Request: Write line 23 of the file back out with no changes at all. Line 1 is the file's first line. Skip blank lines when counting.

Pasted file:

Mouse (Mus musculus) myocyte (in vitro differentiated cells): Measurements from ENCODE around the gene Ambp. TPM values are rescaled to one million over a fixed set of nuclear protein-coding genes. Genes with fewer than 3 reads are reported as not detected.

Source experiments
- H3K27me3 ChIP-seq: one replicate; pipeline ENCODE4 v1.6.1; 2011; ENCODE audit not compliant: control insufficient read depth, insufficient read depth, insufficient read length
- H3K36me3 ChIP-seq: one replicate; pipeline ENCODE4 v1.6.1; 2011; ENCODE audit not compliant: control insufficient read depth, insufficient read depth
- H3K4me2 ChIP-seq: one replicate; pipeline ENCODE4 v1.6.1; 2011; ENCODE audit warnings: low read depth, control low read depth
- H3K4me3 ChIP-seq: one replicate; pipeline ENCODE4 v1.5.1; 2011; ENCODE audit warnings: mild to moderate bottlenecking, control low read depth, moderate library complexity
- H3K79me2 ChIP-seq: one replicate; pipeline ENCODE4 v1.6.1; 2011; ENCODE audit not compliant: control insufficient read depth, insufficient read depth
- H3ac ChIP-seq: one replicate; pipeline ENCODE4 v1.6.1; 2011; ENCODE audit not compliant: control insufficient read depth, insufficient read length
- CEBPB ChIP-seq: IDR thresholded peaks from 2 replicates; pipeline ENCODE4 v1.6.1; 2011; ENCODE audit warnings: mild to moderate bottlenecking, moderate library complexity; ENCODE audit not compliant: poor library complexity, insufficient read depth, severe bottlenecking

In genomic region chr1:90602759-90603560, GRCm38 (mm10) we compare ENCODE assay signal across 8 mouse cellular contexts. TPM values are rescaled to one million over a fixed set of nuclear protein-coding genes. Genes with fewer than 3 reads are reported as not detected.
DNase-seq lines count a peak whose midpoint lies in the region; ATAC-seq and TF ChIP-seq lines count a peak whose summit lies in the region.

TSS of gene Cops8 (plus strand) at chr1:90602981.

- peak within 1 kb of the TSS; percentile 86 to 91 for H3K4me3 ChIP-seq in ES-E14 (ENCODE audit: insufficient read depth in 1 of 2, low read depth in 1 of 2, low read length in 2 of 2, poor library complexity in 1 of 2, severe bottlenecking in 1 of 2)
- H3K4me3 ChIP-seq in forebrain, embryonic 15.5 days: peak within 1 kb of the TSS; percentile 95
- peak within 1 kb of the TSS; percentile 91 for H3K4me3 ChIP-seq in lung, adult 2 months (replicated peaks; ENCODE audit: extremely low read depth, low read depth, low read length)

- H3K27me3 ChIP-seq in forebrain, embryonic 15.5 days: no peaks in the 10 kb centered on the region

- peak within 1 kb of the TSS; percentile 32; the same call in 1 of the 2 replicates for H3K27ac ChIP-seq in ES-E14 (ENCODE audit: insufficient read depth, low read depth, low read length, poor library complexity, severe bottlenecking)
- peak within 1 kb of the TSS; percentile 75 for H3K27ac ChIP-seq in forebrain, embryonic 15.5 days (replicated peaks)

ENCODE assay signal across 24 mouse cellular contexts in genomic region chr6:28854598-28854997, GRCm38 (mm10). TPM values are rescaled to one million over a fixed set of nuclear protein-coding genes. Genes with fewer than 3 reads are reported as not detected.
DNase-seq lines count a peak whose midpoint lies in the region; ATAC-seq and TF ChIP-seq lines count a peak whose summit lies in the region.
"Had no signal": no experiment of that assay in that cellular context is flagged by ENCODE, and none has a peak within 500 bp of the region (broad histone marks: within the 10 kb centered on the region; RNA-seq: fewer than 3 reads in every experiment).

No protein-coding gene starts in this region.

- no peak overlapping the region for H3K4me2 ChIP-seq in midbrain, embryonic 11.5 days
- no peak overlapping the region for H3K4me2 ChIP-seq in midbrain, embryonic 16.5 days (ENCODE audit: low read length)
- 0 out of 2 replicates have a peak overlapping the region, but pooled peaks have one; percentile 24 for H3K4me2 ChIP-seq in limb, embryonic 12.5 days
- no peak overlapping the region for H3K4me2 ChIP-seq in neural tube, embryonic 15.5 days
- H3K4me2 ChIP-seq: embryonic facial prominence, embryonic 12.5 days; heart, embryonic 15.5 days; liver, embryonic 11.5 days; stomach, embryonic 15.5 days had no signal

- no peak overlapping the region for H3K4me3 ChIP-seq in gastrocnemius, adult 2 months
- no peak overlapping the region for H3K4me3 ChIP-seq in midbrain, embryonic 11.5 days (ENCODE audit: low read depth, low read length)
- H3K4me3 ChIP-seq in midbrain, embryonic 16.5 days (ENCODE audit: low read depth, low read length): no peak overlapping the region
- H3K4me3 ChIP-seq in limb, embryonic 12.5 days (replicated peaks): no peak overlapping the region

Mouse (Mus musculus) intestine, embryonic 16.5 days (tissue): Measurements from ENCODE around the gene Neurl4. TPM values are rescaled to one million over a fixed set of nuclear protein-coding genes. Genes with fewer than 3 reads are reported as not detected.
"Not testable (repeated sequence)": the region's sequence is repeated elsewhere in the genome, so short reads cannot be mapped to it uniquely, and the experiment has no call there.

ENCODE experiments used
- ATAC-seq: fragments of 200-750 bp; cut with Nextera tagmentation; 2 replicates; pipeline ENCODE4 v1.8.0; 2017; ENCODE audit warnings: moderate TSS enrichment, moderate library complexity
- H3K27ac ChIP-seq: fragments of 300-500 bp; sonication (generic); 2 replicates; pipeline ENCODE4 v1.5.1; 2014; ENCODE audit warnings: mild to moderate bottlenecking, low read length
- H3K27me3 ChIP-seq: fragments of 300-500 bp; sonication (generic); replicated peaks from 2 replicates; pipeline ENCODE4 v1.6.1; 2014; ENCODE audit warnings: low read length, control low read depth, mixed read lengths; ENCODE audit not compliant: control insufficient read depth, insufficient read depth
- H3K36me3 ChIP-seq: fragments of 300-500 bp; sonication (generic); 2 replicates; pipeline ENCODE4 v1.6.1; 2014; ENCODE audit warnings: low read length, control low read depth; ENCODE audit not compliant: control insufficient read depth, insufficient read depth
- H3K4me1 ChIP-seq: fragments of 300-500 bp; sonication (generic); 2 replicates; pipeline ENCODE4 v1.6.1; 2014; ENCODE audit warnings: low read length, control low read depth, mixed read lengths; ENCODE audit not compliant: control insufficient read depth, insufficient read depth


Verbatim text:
- no peak overlapping the region for H3K4me2 ChIP-seq in midbrain, embryonic 11.5 days